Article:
Where long the shadows of the wind had rolled,
Green wheat was yielding to the change assigned;
And as by some vast magic undivined
The world was turning slowly into gold.
Like nothing that was ever bought or sold
It waited there, the body and the mind;
And with a mighty meaning of a kind
That tells the more the more it is not told.
So in a land where all days are not fair,
Fair days went on till on another day
A thousand golden sheaves were lying there,
Shining and still, but not for long to stay—
As if a thousand girls with golden hair
Might rise from where they slept and go away.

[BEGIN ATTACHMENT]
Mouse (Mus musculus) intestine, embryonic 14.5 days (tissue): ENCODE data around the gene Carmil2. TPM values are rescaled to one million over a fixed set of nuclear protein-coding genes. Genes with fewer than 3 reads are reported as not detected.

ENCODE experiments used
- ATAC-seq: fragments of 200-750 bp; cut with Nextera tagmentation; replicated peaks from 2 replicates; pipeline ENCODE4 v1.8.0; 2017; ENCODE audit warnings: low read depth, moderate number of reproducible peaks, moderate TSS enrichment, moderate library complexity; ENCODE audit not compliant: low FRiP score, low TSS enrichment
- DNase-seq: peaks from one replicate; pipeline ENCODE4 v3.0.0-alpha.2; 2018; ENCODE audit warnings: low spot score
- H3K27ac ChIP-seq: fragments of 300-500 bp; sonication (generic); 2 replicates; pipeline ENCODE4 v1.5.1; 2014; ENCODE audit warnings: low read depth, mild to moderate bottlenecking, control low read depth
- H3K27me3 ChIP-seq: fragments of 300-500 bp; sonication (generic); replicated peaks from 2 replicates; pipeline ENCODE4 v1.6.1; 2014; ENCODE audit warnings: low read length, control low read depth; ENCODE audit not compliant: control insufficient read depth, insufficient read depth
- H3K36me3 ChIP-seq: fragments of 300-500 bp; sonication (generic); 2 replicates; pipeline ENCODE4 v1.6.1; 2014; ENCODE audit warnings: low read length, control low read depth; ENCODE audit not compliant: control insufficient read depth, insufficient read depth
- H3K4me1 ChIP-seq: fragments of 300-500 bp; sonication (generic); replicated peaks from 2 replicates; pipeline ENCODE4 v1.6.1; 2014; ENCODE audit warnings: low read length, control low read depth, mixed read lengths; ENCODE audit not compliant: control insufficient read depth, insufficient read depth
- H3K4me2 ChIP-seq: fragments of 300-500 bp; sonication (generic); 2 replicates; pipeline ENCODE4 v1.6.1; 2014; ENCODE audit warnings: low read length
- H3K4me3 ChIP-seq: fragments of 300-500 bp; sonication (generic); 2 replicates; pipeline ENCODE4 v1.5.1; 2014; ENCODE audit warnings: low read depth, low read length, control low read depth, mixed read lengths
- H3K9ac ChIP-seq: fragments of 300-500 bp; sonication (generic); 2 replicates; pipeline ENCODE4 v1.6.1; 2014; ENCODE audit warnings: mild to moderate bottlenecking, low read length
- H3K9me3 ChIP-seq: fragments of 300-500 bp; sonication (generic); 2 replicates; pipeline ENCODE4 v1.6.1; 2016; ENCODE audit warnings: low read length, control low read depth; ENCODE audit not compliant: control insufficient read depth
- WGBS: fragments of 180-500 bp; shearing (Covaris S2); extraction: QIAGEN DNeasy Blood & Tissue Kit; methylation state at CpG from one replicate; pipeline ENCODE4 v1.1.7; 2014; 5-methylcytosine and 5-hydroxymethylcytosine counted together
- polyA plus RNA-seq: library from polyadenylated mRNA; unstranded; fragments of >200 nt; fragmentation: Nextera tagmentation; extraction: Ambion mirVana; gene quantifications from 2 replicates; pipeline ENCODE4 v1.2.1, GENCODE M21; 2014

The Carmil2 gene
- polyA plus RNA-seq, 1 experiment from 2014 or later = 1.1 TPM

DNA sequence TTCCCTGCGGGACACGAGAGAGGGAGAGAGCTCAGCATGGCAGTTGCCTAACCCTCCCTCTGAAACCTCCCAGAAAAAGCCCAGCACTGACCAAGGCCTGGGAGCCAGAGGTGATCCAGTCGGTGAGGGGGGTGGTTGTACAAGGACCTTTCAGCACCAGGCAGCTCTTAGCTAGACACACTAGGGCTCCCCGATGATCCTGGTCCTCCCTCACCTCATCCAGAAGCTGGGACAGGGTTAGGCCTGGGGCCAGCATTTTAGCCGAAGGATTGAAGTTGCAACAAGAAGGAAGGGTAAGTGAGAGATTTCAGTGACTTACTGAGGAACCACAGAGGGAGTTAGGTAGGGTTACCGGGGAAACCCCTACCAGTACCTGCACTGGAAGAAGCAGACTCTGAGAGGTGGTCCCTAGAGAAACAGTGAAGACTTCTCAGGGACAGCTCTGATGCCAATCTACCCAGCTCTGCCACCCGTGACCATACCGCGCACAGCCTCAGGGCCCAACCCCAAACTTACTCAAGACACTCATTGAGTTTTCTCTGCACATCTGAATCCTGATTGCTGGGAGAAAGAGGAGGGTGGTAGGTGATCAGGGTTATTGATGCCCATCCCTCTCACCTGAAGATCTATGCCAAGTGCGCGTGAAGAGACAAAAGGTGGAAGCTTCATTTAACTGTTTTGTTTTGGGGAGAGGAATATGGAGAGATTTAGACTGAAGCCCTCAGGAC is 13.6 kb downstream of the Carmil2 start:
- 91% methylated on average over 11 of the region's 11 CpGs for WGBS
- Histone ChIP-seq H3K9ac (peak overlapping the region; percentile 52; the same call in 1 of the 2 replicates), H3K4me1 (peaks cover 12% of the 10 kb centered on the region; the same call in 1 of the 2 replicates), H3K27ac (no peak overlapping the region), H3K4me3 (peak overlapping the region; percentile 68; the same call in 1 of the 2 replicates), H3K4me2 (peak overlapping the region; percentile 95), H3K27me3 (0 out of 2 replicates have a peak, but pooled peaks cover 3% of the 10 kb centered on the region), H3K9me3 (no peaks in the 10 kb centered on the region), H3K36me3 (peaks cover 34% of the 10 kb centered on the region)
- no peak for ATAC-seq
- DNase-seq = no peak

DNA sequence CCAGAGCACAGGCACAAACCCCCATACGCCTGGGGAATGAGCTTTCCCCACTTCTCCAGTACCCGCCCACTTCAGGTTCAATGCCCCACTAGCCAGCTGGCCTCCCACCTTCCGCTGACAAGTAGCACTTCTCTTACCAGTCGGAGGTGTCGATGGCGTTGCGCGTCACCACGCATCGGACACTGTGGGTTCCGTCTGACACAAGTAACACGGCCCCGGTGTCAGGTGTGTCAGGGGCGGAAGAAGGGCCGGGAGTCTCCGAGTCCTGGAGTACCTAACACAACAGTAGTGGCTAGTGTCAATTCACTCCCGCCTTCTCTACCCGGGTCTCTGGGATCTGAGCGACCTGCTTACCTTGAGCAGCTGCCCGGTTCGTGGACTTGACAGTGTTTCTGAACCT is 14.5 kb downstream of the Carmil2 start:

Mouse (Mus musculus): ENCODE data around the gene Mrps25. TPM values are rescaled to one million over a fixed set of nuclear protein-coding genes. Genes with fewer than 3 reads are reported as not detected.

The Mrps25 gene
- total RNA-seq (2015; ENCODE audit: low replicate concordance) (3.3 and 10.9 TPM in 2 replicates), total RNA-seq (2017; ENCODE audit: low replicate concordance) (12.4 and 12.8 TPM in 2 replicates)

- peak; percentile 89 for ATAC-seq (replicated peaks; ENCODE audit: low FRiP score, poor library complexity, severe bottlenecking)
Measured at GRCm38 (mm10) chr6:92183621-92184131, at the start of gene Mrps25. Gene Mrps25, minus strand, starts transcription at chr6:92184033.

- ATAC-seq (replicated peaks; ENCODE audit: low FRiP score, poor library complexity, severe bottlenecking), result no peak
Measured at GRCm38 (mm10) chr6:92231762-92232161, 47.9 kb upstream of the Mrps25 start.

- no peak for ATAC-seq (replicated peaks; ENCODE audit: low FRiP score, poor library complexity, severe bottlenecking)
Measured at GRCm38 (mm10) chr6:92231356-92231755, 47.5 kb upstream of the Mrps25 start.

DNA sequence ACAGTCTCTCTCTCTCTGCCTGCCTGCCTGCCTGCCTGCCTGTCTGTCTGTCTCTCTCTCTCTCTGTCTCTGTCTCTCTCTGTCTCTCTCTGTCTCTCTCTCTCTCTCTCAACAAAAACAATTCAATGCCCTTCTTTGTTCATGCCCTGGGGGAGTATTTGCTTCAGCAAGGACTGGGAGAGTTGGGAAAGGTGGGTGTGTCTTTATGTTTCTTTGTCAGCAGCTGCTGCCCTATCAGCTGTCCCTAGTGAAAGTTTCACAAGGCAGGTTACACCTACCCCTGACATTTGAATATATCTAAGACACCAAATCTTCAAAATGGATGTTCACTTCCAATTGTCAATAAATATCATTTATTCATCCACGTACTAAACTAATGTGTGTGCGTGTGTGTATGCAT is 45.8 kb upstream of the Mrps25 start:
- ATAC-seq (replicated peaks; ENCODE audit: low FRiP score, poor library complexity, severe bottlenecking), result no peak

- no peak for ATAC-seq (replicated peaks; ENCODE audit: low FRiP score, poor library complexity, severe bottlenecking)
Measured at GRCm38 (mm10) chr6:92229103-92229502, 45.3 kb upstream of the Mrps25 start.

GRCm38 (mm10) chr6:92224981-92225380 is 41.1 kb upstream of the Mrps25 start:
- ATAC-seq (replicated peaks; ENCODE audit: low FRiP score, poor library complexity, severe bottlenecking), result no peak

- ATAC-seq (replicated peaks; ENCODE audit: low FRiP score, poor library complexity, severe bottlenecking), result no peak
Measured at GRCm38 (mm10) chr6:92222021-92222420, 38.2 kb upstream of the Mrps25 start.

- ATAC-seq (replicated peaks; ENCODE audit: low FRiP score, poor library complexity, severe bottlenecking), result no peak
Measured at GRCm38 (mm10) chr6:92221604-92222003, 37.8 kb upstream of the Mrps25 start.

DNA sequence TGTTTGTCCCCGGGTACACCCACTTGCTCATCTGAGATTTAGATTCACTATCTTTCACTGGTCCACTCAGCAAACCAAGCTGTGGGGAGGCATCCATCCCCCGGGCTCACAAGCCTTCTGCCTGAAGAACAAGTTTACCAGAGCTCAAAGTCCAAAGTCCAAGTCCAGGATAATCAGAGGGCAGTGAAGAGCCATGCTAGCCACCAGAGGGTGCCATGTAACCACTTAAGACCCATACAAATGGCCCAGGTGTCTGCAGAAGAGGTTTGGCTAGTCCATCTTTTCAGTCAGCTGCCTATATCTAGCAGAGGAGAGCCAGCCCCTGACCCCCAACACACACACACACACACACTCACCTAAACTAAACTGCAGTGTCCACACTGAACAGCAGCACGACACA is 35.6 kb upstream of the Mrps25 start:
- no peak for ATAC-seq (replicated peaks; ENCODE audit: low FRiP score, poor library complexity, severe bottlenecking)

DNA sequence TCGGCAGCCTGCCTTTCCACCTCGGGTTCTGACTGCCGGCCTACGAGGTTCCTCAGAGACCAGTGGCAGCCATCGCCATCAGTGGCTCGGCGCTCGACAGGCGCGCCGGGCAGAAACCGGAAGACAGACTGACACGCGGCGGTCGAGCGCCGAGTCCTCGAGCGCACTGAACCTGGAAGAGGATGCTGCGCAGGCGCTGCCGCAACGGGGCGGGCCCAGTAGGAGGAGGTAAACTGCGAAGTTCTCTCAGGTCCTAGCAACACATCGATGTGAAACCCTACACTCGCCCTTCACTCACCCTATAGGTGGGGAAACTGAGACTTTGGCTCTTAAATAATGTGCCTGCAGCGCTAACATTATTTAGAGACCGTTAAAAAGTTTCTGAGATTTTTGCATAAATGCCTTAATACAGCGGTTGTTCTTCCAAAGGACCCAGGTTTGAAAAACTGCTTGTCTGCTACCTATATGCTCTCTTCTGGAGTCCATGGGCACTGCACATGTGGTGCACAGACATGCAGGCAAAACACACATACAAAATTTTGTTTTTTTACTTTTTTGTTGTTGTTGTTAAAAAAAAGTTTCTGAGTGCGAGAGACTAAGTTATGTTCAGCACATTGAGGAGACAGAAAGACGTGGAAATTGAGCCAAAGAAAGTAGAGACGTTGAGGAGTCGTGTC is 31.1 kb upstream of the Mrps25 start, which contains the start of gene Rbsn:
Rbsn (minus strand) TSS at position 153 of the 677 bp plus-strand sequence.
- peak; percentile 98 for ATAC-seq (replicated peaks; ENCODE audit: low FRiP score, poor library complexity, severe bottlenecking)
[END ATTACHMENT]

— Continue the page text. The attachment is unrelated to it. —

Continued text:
This poem is in the public domain. Published in Poem-a-Day on July 24, 2022, by the Academy of American Poets.
“The Sheaves” first appeared in Robinson’s Dionysus in Doubt (The Macmillan Company, 1925). The poem is one of several Petrarchan sonnets (a form frequently employed by Robinson) included in the book. In Edwin Arlington Robinson (New Directions, 1946), Yvor Winters wrote that the poem “[e]mploys a descriptive technique to symbolize the impenetrable mystery of the physical universe as seen at any moment and the mystery of the fact of change.”